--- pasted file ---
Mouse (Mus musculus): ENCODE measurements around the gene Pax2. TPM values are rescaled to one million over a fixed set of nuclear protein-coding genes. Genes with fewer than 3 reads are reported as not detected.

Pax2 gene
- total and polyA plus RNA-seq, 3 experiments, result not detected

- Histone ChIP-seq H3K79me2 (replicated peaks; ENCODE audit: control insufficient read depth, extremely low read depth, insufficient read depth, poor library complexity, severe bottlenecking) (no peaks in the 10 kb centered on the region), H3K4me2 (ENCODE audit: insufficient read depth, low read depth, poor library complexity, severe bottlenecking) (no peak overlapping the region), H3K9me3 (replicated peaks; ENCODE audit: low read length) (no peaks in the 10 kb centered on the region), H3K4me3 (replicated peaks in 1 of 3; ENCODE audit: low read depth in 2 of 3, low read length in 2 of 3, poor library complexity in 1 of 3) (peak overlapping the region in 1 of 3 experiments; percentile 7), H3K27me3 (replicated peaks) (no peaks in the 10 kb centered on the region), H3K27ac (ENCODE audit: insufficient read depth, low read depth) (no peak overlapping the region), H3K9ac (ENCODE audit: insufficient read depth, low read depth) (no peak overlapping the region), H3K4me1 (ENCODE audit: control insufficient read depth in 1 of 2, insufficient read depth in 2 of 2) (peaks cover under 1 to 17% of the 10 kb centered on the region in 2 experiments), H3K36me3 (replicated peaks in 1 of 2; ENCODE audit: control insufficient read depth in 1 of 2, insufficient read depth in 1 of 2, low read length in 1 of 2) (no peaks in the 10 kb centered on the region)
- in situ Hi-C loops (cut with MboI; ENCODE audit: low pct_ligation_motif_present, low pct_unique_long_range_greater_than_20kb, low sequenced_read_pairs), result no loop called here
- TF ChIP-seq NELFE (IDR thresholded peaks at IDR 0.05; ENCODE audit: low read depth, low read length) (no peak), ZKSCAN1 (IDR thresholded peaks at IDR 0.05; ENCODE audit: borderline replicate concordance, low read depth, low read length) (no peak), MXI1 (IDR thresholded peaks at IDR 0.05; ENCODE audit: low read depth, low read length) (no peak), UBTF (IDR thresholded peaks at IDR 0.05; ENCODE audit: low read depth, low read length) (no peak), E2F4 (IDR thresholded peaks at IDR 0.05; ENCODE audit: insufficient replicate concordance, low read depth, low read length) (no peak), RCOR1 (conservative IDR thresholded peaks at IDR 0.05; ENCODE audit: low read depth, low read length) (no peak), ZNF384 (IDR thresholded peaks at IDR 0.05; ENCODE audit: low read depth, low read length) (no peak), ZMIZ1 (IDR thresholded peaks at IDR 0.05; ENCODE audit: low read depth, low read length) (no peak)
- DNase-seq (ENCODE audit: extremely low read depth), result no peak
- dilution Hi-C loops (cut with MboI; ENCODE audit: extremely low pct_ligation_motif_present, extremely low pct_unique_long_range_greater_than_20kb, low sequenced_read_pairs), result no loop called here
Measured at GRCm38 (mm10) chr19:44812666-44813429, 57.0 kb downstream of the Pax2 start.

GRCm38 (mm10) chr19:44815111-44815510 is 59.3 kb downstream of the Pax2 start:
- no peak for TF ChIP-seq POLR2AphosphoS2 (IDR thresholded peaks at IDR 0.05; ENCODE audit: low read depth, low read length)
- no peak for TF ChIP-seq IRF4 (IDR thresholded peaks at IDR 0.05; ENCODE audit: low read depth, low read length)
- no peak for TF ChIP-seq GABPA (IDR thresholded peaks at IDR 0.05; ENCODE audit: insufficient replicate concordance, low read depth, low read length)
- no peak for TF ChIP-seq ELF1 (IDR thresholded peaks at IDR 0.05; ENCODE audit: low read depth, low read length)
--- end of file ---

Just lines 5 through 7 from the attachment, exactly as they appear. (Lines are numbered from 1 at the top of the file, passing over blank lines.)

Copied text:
- in situ Hi-C loops (cut with MboI; ENCODE audit: low pct_ligation_motif_present, low pct_unique_long_range_greater_than_20kb, low sequenced_read_pairs), result no loop called here
- TF ChIP-seq NELFE (IDR thresholded peaks at IDR 0.05; ENCODE audit: low read depth, low read length) (no peak), ZKSCAN1 (IDR thresholded peaks at IDR 0.05; ENCODE audit: borderline replicate concordance, low read depth, low read length) (no peak), MXI1 (IDR thresholded peaks at IDR 0.05; ENCODE audit: low read depth, low read length) (no peak), UBTF (IDR thresholded peaks at IDR 0.05; ENCODE audit: low read depth, low read length) (no peak), E2F4 (IDR thresholded peaks at IDR 0.05; ENCODE audit: insufficient replicate concordance, low read depth, low read length) (no peak), RCOR1 (conservative IDR thresholded peaks at IDR 0.05; ENCODE audit: low read depth, low read length) (no peak), ZNF384 (IDR thresholded peaks at IDR 0.05; ENCODE audit: low read depth, low read length) (no peak), ZMIZ1 (IDR thresholded peaks at IDR 0.05; ENCODE audit: low read depth, low read length) (no peak)
- DNase-seq (ENCODE audit: extremely low read depth), result no peak